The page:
Using an engravin laser outdoors during sub zero temperaturs

Hello everyone,

I made an enclosure on my balcony for the laser to not worry about the smoke and to keep it protected from rain etc.
Now during winter and temperatures bellow 0 degree I take it indoors without knowing if thats even necessary. For some reason I am just scared that the laser might be damaged ( Atomstack X20 ).

So…is there any real reason NOT to keep the laser outdoors, even if temperatures go way down ?

Thanks and have a great Friday!


At below 0 degrees (at least celsius) there is little humidity in the air, so it’s actually quite okay to have electronics outdoors. When it’s not freezing outside I would consider taking it inside. When i was younger i had a thing for overclocking computers, so i had my computers outside during the winter :slightly_smiling_face:

To me, it looks like there are much more advantages keeping your laser (protected) outside… I was thinking of doing something similar. And, as janrunejohansen wisely said, electronics shouldn’t fail unless you expose it to humidity. Of course, sudden changes could potentially create condensation which I don’t know if may or not affect the laser module (is it vacuum tight?) but surely the step motors wouldn’t like it. Remember that a laser diode -in essence- is like a LED so, in theory, the high working temperatures make low environmental temperatures nearly irrelevant. On the other hand, wearing good sub-zero gear is more than a suggestion!

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I got basicly the same laser as him, mine is the Atomstack A20 PRO(22W) and i doubt that laser is vacuum tight. If Stefan is swedish as i might think by his name, sub-zero gear is something he is very familiar with :grin: Here in Norway it’s been very cold this winter. Down to -38°C(-36°F) where i live…

Maybe try to get a hold of some bags with silica gel for good measures.

The laser module itself may survive, but the mechanical parts probably won’t work after spending a while out there.

Cold weather affects the grease and oil between all the slidy bits, to the extent that the motors will have more difficulty moving the hardware along the rails: expect random stalls and misbehavior.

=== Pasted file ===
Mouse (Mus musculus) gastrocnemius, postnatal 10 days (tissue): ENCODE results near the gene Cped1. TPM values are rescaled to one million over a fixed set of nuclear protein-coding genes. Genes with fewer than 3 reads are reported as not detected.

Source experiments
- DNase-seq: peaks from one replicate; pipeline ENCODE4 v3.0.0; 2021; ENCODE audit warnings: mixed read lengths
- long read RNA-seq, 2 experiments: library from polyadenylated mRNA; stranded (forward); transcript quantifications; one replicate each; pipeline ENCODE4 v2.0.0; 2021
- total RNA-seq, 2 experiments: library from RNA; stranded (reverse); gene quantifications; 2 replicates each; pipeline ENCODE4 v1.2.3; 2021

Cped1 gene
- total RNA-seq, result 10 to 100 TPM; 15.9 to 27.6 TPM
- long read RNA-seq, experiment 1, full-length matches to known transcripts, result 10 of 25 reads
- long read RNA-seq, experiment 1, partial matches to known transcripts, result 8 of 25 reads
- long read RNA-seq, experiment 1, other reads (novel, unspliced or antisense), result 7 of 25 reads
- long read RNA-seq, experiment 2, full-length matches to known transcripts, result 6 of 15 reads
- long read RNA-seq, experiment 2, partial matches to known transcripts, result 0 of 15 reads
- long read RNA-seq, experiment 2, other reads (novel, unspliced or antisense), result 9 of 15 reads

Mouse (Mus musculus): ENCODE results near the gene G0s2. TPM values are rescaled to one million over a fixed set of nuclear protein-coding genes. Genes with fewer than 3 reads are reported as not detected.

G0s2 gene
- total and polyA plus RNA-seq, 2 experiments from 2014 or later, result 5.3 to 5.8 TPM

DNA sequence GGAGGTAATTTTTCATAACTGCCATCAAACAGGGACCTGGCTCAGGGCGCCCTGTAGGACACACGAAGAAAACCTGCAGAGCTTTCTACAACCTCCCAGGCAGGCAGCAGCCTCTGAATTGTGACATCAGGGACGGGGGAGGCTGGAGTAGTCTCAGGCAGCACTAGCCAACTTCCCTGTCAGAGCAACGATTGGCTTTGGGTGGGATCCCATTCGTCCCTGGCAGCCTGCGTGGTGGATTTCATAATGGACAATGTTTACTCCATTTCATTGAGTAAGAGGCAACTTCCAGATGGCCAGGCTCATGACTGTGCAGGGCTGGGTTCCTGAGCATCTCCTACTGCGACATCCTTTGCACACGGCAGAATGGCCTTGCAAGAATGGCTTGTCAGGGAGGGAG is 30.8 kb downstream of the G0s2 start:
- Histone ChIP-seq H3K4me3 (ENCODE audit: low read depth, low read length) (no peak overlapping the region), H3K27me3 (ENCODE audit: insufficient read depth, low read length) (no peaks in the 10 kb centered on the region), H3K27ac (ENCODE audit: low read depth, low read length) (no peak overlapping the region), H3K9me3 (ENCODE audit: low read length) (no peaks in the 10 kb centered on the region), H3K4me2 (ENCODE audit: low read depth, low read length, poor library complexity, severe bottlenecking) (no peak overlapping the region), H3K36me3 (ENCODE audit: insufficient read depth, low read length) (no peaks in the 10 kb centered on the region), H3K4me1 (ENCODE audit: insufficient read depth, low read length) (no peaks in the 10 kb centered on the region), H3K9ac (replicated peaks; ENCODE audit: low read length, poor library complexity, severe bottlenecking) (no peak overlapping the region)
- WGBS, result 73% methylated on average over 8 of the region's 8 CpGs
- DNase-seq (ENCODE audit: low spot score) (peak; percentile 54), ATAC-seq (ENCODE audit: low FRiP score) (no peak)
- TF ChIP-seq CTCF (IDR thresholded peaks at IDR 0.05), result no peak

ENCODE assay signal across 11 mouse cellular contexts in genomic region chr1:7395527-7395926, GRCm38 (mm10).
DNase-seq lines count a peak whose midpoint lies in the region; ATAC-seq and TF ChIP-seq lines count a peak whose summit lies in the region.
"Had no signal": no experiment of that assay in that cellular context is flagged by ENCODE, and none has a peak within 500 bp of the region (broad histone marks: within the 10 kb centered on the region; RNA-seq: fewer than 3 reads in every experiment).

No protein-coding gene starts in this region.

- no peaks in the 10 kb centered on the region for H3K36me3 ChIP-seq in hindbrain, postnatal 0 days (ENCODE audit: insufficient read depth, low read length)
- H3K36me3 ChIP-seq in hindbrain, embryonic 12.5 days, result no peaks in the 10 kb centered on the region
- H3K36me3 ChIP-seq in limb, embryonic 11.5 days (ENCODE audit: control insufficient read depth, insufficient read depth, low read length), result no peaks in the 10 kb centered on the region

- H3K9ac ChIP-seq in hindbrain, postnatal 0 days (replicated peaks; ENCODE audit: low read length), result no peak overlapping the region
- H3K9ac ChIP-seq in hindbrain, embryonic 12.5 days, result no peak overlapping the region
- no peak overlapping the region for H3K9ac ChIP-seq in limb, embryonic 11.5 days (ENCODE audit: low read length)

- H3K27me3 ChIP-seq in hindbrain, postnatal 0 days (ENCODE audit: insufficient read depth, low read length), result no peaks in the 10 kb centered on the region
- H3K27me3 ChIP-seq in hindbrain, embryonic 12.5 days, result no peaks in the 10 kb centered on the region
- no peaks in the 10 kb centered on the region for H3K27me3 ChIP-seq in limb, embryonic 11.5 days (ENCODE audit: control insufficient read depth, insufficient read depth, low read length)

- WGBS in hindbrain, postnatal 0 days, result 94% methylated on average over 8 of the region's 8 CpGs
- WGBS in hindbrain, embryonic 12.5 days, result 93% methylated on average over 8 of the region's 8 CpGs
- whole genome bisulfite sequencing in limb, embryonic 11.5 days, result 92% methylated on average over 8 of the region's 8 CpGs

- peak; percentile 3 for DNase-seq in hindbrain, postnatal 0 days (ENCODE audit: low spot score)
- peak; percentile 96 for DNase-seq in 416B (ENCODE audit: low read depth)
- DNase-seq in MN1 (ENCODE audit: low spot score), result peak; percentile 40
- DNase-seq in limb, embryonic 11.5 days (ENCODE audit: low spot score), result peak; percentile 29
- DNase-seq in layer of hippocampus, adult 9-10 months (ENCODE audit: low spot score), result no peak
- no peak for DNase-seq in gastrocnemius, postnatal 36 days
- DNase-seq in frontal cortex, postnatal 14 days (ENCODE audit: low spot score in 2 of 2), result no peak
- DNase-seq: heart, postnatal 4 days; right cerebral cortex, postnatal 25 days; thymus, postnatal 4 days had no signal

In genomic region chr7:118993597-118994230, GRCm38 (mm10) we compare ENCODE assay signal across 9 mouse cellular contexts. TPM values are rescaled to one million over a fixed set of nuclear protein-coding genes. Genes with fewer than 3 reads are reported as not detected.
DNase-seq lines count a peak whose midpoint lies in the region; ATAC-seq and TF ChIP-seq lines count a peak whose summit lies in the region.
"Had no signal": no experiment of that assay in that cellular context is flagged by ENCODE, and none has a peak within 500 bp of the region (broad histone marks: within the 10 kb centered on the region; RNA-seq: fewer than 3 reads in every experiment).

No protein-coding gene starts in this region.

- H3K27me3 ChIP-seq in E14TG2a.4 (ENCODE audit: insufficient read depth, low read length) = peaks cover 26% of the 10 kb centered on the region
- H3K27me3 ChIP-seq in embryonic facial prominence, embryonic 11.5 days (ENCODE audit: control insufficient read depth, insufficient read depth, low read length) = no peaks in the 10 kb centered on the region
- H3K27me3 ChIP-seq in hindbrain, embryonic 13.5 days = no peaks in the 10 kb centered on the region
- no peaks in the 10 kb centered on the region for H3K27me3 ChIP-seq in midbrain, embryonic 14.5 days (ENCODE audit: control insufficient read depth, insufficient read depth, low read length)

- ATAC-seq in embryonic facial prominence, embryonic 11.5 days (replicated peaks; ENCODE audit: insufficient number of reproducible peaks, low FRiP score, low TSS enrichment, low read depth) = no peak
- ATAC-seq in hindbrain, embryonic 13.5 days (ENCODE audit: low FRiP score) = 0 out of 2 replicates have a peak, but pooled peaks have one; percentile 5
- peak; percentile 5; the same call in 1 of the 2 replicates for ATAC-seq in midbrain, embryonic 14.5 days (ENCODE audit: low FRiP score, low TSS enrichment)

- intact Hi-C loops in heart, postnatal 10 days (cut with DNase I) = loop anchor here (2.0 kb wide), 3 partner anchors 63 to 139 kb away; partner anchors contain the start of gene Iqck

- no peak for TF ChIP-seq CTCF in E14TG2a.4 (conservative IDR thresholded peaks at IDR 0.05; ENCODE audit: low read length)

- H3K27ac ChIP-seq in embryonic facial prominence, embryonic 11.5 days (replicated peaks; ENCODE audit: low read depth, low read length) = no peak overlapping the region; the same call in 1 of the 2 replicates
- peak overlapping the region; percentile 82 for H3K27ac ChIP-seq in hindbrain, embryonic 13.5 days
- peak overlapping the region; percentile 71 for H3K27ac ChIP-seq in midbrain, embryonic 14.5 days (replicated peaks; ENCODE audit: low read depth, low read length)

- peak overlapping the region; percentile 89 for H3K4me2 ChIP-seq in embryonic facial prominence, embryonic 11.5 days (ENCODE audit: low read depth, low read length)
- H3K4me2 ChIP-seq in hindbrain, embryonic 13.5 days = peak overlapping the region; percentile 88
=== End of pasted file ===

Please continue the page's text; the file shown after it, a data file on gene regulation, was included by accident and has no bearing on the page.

The rubber-ish wheels will develop flat spots where they’re compressed against the rails and, being cold, those flat spots will take longer to relax, causing bands across engraved images.

Also, condensation due to temperature changes will rust steel components and destroy the electronics in short order.

As a rule of thumb, consumer electronics is designed to operate in “shirt sleeve” environments: if you’re not comfortable, it’s not going to be comfortable, either.

I think the laser module head of all things is the least module to “survive” @ednisley

Look a this photo of the Atomstack A20 PRO(22W) Can you imagine the condensation occurring when the laser “fires” then cools in the circled area? Also look at the electronics.

Electrolytic capacitors contain an electrolyte, which may freeze and destroy the capacitor at extremely low temperatures.

Also, thermal expansion is a major issue: Each material has a different thermal expansion coefficient. SInce most electronic parts consist of several materials joined together, these differences cause mechanical stress, as some materials shrink more than others while they are still glued/soldered together.

Combined with the fact that most materials get brittle at cold temperatures, this may even cause solder joints, chips and other components to fracture, destroying the device.

Most electronics components have a minimum storage and operating temperature between about -55 and -40 °C. The manufacturer doesn’t guarantee that the device will survive lower temperatures.

I would not store or operate it outdoors in sub freezing weather conditions for all the reasons above and reasons from other users mentioned.


Well, it’d certainly dry out plenty fast in there! :grin:

Electrolytic caps work fine at surprisingly low temperatures, if only because the electrolyte is such concentrated gunk it doesn’t actually freeze. The cheap ones on my shelf claim a -40° C limit, which I don’t believe at all, but it’s far enough below freezing to suggest they won’t be the weak link in the chain.


After the laser is turned off it will build up condensation on the tube and mirrors which will freeze and most likely crack the glass( I don’t think that it’s plastic) it states “optical mirrors” in their diagram


From atomstack website

Brand: Atomstack
Model: M100
Machine Power: 130W
Laser Power: 20W
Product Material: Aluminum 6061 Anode
Housing Size: 1406560mm
Circuit Board Size: 4452mm
Circuit Board: V/PWM Modulation Board
Wire Rod: 22# 2P2.54 Terminal Reverse Wire 80mm
Optical Lens: φ6/glass
Fan: 24V
Laser Beam Mode: Spot
Working Mode: Pulse Work
Lightspot Size: 0.08
Working Time: 10000H
Working Temperature: 0℃~70℃
Storage Temperature: -40℃~85℃

Just make sure you do not operate below Zero degrees Centigrade. Huge difference between storage and Working/Operating Temperature.


Hello everyone
and thanks a lot for all the insighfull opinions on this topic. To stay on the safe side I guess my laser will need to rest during the very cold winter days :slight_smile:
Have a great weekend!

Guess I’ve learned a lot with this thread.
Thanks Guys!

We all learn something new everyday until the day we die!